Despite my own love for the online world, Facebook, You Tube and blogging (I still don't “get” twitter!), it’s important to understand how exposed we are all becoming in the digital world of social media.
It’s fun and entertaining to connect and catch up with old friends. More than 500 million Facebook users will profess to that, but what are the consequences of doing this today?
I will avoid the obvious argument that people will lose the ability to communicate in "the real world". I don't really buy that, and I think the online world (to the majority) clearly exists in parallel to the real world. There is also the obvious danger of divulging too much information and putting ones personal security at risk (i.e. party invitiations, addresses, phone numbers, ones constant whereabouts etc... proliferated by sites like foursquare).
Where I have a big concern is the openness that people have with this faceless world.
This is clear and growing in the business world where people will happily communicate by email instead of a face to face or perhaps by phone when a personal meeting is not possible. Email and instant chat have their place in the office (and personal lives) but not to replace human interaction, or worse, to hide behind a screen. Unfortunately. the security of being able to write something and not have to look the recipient in the eye makes people bolder, and often act in ways that are not "natural" to them. One has to question why people should be able to write something that they would not be prepared to say I person?
This kind of behaviour is now common on social network sites. While these can be good tools to be in touch with family, friends and acquaintances, especially those who are geographically diverse, it seems some (many) people take an uncharacteristically free approach to posting status updates online as it feels (1) impersonal and (2) harmless. Unfortunately, both are erroneous assumptions!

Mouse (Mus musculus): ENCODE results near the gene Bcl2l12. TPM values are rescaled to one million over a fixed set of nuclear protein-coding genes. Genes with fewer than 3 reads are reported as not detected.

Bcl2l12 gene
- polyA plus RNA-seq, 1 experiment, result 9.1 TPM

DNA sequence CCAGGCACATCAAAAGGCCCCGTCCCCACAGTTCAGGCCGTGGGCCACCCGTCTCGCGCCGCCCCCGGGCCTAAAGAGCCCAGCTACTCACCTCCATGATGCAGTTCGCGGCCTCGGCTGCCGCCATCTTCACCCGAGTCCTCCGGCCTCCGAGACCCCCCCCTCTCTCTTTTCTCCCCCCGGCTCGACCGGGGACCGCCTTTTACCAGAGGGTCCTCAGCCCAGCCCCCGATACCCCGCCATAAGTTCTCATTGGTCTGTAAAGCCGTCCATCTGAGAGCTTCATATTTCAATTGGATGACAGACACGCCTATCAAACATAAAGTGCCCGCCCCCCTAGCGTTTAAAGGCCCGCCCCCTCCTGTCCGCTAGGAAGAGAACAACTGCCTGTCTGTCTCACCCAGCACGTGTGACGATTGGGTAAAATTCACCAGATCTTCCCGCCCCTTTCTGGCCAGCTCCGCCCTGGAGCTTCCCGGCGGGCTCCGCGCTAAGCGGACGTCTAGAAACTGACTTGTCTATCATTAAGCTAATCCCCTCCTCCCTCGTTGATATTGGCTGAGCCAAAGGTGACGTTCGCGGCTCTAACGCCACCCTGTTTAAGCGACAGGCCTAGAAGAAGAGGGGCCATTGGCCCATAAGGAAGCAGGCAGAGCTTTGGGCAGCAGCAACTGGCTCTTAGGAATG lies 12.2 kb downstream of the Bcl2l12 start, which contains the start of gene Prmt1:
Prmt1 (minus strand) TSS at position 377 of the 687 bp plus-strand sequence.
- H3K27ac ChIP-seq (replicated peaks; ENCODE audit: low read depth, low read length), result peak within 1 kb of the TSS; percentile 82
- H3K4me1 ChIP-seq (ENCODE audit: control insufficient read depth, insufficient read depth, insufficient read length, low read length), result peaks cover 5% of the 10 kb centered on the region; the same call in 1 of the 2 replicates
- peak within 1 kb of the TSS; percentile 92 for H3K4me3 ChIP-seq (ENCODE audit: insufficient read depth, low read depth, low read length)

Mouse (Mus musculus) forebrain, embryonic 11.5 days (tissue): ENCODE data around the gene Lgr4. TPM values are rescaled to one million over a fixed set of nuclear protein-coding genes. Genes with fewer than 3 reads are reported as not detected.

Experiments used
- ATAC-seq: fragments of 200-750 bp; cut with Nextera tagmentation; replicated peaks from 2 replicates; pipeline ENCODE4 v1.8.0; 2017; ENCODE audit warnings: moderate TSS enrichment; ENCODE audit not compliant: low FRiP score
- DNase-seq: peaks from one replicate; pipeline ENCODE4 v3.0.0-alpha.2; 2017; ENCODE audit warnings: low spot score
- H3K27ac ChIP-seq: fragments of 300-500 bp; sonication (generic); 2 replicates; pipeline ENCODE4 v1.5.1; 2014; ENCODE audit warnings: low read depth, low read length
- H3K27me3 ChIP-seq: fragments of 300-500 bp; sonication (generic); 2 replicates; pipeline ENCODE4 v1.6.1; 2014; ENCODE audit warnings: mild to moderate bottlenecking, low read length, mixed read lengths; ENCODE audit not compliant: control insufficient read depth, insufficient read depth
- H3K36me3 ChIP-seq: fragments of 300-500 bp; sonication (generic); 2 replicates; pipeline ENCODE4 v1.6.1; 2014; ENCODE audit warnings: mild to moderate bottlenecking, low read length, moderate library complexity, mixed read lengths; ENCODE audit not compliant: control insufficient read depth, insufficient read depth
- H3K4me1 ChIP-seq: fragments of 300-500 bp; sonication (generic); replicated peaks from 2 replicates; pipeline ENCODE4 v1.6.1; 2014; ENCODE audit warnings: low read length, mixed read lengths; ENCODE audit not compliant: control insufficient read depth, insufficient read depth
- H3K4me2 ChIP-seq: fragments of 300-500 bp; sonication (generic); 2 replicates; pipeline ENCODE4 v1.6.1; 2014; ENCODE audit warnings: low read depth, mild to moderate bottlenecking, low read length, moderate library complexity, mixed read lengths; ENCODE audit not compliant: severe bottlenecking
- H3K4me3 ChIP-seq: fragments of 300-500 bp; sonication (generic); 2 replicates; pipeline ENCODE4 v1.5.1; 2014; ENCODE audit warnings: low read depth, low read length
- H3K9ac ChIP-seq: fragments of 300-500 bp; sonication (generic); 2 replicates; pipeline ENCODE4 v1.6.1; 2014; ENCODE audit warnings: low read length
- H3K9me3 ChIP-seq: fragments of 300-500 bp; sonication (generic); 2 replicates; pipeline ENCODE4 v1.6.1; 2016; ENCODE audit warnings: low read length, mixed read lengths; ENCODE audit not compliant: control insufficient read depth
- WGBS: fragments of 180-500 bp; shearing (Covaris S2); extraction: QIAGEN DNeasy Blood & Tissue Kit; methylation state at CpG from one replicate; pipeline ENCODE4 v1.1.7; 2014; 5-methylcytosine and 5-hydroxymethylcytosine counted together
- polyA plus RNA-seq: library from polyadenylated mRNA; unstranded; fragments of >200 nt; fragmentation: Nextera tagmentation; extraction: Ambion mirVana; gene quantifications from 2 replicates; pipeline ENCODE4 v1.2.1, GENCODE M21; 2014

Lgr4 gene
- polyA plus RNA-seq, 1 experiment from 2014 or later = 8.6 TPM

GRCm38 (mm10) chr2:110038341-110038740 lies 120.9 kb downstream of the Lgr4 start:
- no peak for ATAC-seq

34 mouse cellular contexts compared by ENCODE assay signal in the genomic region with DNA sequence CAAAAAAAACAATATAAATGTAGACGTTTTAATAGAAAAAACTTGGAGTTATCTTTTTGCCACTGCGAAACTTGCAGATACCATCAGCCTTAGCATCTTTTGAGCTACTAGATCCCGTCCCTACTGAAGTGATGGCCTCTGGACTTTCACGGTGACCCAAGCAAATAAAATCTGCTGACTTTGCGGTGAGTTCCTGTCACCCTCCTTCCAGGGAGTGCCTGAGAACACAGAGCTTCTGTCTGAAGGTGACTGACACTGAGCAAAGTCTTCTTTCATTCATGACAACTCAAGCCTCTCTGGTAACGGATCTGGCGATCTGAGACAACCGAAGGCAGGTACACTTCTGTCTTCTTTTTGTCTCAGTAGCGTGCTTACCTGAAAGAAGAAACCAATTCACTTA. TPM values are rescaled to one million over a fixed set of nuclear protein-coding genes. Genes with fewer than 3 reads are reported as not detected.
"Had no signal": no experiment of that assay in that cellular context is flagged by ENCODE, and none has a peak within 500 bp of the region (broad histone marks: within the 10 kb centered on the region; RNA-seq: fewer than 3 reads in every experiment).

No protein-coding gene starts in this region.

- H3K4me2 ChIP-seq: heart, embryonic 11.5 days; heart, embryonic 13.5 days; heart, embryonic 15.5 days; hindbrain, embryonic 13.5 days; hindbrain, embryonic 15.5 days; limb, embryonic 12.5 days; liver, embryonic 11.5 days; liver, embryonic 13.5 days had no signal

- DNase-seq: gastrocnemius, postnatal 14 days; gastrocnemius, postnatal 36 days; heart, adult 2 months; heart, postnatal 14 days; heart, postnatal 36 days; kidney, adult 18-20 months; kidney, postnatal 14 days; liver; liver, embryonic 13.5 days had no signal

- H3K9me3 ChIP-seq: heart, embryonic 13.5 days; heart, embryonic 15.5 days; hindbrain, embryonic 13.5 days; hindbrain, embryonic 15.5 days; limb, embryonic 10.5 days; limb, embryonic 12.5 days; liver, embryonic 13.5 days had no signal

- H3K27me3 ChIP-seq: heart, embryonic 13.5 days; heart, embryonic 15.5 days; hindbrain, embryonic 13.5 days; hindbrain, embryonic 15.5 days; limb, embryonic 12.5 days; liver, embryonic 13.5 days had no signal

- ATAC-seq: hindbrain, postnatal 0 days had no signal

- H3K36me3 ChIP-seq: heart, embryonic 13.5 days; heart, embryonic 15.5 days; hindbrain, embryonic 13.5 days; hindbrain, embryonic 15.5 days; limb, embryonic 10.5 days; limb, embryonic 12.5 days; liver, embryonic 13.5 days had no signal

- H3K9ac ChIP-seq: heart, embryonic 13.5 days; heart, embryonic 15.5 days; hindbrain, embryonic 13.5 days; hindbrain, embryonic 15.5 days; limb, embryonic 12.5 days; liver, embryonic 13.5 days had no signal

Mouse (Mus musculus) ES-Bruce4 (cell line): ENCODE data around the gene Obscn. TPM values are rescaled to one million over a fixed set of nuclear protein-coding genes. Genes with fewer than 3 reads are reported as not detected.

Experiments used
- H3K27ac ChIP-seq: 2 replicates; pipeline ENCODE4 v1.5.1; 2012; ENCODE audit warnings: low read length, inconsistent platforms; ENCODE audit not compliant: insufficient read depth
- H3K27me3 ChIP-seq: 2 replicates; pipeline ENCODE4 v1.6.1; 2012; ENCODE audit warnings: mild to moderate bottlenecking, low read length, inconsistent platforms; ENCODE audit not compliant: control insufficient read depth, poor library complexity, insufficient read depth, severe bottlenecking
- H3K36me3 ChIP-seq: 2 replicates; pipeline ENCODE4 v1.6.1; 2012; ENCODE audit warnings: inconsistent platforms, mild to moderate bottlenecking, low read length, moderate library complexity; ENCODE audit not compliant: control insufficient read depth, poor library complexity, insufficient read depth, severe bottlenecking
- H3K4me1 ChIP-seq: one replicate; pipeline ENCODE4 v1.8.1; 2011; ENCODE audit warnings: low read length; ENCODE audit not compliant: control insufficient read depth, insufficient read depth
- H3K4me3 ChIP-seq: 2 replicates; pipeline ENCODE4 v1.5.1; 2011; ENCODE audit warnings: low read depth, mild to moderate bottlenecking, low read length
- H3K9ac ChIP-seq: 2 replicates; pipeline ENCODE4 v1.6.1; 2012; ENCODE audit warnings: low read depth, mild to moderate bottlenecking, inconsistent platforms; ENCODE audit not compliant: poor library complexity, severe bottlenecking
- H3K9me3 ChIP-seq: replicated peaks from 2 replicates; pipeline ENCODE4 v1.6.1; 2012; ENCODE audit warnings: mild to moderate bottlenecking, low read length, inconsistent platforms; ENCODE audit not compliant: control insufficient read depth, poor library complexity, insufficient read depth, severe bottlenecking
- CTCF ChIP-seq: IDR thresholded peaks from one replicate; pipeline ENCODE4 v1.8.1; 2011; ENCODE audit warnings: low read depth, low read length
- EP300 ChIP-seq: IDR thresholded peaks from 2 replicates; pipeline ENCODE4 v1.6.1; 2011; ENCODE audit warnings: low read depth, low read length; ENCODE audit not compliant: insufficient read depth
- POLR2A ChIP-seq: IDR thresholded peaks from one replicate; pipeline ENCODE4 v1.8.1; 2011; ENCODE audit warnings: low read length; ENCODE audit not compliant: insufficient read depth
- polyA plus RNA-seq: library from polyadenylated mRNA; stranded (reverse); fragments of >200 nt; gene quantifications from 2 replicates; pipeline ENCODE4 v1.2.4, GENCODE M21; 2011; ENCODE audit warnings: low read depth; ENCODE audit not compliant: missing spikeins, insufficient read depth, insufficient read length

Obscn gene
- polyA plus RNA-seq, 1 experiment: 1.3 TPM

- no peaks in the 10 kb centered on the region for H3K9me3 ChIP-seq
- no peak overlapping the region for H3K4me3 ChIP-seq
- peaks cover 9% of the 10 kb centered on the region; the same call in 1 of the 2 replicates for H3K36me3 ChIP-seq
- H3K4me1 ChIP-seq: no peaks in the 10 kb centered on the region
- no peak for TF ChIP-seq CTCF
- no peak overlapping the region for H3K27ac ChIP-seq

Behind the mirror, there are millions of people watching. Some strangers and some you know. Some you are about to encounter. Sitting at a desk, looking at your online account with tens or hundreds of updates coming in each day, it is easy to get dragged into the "conversation". Much like at any social gathering, if you are in the room, you are unlikely to stay in the corner and not participate in the conversation. There is nothing wrong with this per se, except people have to remember that you cannot be sure who is listening and watching your online "conversations" and one has to remain careful and keep their guard UP at these times.
… Which brings me to the second point of whether interaction in the online world is harmless. The debate has been already been played out numerous times with regards to how inappropriately drunken teenagers post pictures of themselves (and others) online “the day after”, and its all too clear how damaging these can be in the present. But fast forward a few years ... these profile pictures and comments that are put in carefree college days stay where they are. You don’t own these anymore, and they sit and wait to come back and bite a few years down the road, personally or professionally.
That is not to say that people behaved differently in the pre-online social media world. Teens were teens and college days were college days, but I can’t imagine people taking pictures of themselves and close friends in awkward and compromising poses and then pinning them to a notice board in a university corridor ... but that’s what is happening today online, there is no difference.
It is in fact the apparent facelessness of the internet that lulls people into a very dangerous and compromising false sense of security.
Now I write this remaining a big fan of social media. I don’t argue for its demise or censorship, but profess that it should be used with caution and awareness. Social media has made its place in our lives and our future, but like many new technologies, we are all living in an untested experiment and only time is going to tell us how this plays out.
Good luck !